Experian’s National Equivalency Score
The Experian National Equivalency Score was developed by Experian and assigns users a score of 0-1000, based on the typical criteria of payment history, credit length, credit mix, credit utilization, total balances, and the number of inquiries. However, Experian has never publicized the scoring criteria and weight for the score.
The scoring scale of 0-1000 was designed to be easy to use, but it is different from traditional scores. For example, a score of 100 would indicate a 10% chance that at least one account will become delinquent in the next 24 months, whereas a score of 900 indicates a 90% chance that an account will become delinquent in the next 24 months.
In addition to the 0-1000 score range Experian also provides an alternative score range of 360 to 840 in order to make the score more compatible with the FICO model. The alternative scoring model is like FICO where high scores equal low risk and low scores equal high risk (ie: 700 is good, 300 is bad).
CreditXpert Credit Score
The CreditXpert score was developed to help businesses approve new account candidates by inspecting credit reports for ways to raise its scores quickly or for false information. Basically, CreditXpert believes that, “If you're not closing 100% of your approvals, you're leaving money on the table. “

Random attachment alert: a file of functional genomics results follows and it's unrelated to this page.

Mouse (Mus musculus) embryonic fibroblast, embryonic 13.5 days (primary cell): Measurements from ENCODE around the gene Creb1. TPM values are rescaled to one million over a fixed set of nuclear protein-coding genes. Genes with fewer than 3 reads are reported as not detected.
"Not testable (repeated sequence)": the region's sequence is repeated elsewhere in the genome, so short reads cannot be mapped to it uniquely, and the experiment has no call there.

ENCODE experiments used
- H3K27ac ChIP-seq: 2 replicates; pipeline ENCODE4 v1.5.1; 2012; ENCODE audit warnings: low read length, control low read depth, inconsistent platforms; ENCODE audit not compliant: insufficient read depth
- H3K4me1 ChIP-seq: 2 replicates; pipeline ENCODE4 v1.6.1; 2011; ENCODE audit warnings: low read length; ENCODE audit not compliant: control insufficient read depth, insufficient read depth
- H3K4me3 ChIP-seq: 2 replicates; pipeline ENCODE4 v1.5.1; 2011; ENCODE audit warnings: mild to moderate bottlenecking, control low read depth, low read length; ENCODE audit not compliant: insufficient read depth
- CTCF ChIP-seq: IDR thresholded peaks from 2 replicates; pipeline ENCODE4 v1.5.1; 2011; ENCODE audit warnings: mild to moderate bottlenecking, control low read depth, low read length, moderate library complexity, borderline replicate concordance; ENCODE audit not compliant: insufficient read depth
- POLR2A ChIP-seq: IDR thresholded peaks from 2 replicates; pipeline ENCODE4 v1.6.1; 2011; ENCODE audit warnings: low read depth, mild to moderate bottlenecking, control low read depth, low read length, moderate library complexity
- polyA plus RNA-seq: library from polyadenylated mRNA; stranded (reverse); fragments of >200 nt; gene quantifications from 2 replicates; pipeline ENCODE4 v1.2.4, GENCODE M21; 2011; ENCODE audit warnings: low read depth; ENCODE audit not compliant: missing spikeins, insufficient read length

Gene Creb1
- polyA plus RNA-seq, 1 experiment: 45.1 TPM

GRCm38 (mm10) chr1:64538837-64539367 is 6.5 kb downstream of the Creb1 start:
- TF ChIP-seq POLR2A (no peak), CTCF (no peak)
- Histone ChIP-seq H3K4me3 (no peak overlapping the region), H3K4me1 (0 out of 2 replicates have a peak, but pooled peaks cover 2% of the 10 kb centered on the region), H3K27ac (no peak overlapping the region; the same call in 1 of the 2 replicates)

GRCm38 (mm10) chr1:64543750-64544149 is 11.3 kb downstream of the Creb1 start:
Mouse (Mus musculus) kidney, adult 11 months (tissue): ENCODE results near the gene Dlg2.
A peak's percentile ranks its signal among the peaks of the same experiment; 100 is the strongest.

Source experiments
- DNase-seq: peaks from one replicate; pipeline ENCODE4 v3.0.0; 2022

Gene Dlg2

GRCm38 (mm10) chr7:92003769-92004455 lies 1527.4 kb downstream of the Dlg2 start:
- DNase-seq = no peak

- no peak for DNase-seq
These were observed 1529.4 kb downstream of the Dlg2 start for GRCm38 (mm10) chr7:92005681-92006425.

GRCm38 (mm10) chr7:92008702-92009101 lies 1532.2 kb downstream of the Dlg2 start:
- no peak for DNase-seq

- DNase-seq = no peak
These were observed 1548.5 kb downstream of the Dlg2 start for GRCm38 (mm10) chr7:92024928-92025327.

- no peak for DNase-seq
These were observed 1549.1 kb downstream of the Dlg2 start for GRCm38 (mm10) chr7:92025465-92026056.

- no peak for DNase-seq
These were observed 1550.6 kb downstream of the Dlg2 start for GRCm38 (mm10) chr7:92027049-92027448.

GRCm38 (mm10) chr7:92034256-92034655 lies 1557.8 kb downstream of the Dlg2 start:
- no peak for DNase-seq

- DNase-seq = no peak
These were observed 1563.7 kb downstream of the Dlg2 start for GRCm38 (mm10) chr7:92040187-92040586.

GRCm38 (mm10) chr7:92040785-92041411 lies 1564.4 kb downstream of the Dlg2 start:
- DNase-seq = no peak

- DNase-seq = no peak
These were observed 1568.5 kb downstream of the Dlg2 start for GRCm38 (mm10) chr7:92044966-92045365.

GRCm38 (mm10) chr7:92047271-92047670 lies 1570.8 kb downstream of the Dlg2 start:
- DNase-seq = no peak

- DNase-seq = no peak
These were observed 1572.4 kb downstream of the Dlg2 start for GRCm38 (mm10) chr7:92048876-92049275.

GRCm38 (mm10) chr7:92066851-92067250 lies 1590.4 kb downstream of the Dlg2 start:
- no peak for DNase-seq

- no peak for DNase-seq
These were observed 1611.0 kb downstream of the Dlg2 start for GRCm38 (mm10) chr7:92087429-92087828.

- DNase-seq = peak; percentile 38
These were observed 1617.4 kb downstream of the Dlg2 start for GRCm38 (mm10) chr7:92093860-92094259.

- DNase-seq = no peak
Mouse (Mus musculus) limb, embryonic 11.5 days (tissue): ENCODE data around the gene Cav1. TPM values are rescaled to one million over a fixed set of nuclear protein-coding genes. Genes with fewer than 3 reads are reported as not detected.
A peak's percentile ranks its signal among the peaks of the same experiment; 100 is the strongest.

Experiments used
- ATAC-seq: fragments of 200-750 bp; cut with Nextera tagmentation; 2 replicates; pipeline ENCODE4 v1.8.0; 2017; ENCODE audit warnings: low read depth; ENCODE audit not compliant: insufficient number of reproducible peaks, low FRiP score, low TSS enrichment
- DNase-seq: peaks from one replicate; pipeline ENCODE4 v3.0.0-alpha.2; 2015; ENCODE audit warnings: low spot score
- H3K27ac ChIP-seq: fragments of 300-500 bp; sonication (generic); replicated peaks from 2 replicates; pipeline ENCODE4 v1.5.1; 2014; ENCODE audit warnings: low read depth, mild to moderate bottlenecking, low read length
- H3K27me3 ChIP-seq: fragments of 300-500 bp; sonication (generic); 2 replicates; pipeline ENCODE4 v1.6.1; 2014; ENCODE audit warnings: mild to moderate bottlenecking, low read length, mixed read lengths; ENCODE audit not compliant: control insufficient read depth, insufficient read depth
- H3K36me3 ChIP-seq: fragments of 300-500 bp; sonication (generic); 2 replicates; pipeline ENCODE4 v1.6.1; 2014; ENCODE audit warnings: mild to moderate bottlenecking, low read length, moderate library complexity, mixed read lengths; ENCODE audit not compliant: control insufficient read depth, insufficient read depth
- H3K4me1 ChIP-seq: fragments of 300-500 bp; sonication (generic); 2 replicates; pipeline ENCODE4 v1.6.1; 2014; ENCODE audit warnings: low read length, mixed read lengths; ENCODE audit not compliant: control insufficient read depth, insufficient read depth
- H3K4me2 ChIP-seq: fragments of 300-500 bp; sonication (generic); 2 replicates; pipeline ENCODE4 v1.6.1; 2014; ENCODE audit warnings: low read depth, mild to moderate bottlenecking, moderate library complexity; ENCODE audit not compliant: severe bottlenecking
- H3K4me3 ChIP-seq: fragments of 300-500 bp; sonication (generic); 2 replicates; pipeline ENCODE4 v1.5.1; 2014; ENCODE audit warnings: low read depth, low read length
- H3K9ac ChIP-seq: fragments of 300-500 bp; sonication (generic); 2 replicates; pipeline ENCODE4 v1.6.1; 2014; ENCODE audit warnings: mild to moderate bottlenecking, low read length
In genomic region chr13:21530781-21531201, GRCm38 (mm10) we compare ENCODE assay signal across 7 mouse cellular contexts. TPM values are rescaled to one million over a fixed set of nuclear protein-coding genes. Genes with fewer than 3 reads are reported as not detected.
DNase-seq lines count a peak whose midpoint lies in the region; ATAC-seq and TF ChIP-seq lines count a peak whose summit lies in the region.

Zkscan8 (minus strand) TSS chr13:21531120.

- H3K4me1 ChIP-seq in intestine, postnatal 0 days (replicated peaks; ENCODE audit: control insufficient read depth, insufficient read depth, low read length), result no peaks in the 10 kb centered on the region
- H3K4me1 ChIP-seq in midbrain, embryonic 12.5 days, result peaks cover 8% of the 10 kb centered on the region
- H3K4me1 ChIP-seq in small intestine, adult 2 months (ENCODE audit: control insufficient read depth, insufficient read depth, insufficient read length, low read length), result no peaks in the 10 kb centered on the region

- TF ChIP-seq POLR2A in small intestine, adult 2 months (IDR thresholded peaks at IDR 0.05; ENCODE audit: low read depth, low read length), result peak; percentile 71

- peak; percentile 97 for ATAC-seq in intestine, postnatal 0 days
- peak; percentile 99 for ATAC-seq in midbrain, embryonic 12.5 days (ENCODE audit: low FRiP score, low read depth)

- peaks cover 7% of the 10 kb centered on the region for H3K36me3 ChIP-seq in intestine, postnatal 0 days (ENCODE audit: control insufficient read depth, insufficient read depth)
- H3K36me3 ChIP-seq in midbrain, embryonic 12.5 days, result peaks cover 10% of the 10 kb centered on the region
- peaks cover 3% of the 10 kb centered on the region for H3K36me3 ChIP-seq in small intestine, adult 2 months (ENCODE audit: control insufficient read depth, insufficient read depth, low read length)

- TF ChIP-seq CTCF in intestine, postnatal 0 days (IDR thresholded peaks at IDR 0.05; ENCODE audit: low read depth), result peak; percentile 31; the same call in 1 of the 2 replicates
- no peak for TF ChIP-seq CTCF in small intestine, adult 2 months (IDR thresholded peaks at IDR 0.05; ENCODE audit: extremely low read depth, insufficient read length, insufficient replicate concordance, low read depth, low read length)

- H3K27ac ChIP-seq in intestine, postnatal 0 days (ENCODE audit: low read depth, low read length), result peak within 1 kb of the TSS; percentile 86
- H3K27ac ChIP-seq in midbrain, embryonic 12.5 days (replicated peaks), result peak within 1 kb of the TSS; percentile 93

Its system automates finding ways to improve customers credit scores quickly, as well providing easy-to-understand explanations. CreditXpert believes that by improving customer’s credit scores, you can then not only approve more customers, but build trusting relationships with them.
CE Credit Score
The creator of the CE score was unhappy with the current model of customers paying for their credit score and companies hiding how their credit scores were determined. In response, he created the CE credit score and gives it away for free at Quizzle.
Individuals are scored on a scale of 330 - 830, and scores are based on the usual criteria of payment history, length of credit, credit mix, credit utilization, and total balances.